Last week I recommended Microscope on the basis of downloading and reading it. Today I can recommend it on the basis of playing it. A friend and I sat down for a couple of hours and gave it a run through, and enjoyed the experience.
A caveat: there were only two of us, and though the game works with two, you really need more than that for it to run properly. But in spite of that I felt that it came together surprisingly well: initial awkwardness about what to do during a "scene" - which is basically like free-form role-playing within a certain structure - quickly faded and we got into the swing of things very easily. The history we created charts the life time of a city, from founding to dissolution, and encapsulates a Mantis God, ab-humans, anti-daylight, Big Fuck-off Pterodactyls (BFPs), and street wars between merchant guilds. We filled out bits of it in detail, skirted over others, and left huge swathes unexplored.
I wouldn't call Microscope a role playing game. I'm not even really sure I would call it a game. (Not that it particularly matters.) It's more a set of tools for structured brainstorming: a means by which you focus your creativity like a lens on different subjects at a time and make them grow. And it is quite potent stuff. Properly guided, a group of people can come up all kinds of crazy and wonderful nonsense within a surprisingly short space of time.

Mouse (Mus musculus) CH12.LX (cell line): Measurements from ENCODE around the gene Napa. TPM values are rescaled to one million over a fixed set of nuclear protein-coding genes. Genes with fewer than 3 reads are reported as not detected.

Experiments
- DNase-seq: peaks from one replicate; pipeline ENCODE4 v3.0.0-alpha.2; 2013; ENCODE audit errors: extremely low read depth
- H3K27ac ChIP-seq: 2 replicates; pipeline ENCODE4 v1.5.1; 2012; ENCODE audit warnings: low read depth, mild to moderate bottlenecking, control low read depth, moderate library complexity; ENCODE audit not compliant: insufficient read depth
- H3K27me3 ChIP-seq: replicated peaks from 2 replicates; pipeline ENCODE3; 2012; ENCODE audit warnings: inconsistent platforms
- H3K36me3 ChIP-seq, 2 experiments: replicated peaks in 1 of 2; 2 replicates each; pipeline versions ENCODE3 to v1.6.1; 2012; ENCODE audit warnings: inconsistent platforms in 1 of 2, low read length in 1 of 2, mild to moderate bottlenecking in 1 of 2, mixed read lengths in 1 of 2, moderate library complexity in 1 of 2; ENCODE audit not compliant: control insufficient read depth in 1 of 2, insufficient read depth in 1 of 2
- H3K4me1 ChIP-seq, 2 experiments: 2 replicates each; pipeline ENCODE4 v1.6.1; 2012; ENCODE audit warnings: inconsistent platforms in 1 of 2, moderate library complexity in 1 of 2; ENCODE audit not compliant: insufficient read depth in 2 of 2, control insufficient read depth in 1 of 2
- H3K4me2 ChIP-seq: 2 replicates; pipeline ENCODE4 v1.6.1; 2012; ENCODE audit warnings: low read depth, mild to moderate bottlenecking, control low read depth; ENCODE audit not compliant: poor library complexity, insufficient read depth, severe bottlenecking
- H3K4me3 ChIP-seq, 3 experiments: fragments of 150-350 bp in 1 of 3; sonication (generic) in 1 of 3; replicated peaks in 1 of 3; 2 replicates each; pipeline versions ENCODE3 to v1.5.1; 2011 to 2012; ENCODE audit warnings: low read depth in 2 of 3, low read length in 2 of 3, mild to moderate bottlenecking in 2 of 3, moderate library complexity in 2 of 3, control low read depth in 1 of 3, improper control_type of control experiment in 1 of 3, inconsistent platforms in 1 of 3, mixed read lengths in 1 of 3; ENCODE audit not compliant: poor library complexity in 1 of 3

This is why I think the potential criticism of Microscope - that you might as well just sit round as a group and create whatever your want; why bother buying the game? - misses the point: structure, to a certain degree, is important. It stops you meandering, drowning in a sea of too much choice and freedom. Microscope gives you just the right amount of discipline, providing a framework in which group creativity can flourish.